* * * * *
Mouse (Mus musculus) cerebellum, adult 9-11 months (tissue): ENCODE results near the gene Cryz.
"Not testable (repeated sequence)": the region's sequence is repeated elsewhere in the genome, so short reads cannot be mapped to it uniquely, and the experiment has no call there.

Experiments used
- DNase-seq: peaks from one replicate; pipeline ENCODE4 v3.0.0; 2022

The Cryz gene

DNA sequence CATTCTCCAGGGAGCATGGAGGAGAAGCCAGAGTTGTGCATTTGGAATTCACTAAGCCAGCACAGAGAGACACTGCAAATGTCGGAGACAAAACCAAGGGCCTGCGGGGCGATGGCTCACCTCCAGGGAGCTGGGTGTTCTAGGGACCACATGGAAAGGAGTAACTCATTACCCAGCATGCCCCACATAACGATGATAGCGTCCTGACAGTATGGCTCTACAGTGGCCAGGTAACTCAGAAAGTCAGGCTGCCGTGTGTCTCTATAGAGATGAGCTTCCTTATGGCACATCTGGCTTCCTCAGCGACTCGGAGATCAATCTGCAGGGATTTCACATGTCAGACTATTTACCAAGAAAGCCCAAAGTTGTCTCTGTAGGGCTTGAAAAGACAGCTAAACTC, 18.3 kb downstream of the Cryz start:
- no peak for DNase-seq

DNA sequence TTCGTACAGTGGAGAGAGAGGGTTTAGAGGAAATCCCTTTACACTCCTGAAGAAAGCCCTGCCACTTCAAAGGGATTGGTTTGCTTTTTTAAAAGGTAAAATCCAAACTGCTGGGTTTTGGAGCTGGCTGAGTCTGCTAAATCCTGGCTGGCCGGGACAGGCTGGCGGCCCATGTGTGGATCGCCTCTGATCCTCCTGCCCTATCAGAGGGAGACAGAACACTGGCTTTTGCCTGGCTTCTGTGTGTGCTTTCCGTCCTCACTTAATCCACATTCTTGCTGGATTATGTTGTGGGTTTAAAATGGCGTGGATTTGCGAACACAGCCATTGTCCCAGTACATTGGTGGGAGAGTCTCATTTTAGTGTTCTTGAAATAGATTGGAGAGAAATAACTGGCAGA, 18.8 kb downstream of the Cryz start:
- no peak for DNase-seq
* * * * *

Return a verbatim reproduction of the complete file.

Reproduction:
Mouse (Mus musculus) cerebellum, adult 9-11 months (tissue): ENCODE results near the gene Cryz.
"Not testable (repeated sequence)": the region's sequence is repeated elsewhere in the genome, so short reads cannot be mapped to it uniquely, and the experiment has no call there.

Experiments used
- DNase-seq: peaks from one replicate; pipeline ENCODE4 v3.0.0; 2022

The Cryz gene

DNA sequence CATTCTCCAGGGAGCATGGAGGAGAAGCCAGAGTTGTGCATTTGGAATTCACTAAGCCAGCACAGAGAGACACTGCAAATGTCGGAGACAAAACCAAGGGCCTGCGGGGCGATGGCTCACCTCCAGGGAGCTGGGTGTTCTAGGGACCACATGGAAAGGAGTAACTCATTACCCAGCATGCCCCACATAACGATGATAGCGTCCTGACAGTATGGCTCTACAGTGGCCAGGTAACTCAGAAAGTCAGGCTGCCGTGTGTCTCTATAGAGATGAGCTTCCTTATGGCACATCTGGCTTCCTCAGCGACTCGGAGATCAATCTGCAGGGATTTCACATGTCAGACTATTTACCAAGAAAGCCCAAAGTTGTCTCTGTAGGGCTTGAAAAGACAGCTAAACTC, 18.3 kb downstream of the Cryz start:
- no peak for DNase-seq

DNA sequence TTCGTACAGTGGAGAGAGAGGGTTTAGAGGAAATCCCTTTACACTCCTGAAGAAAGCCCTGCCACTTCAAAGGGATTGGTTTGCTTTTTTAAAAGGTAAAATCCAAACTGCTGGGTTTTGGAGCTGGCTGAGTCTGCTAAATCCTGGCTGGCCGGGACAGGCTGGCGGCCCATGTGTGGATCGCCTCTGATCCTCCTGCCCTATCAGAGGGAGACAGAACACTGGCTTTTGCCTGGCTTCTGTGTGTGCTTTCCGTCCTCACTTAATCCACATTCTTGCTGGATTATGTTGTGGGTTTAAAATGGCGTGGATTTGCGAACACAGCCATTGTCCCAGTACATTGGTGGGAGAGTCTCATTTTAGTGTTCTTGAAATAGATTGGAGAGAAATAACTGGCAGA, 18.8 kb downstream of the Cryz start:
- no peak for DNase-seq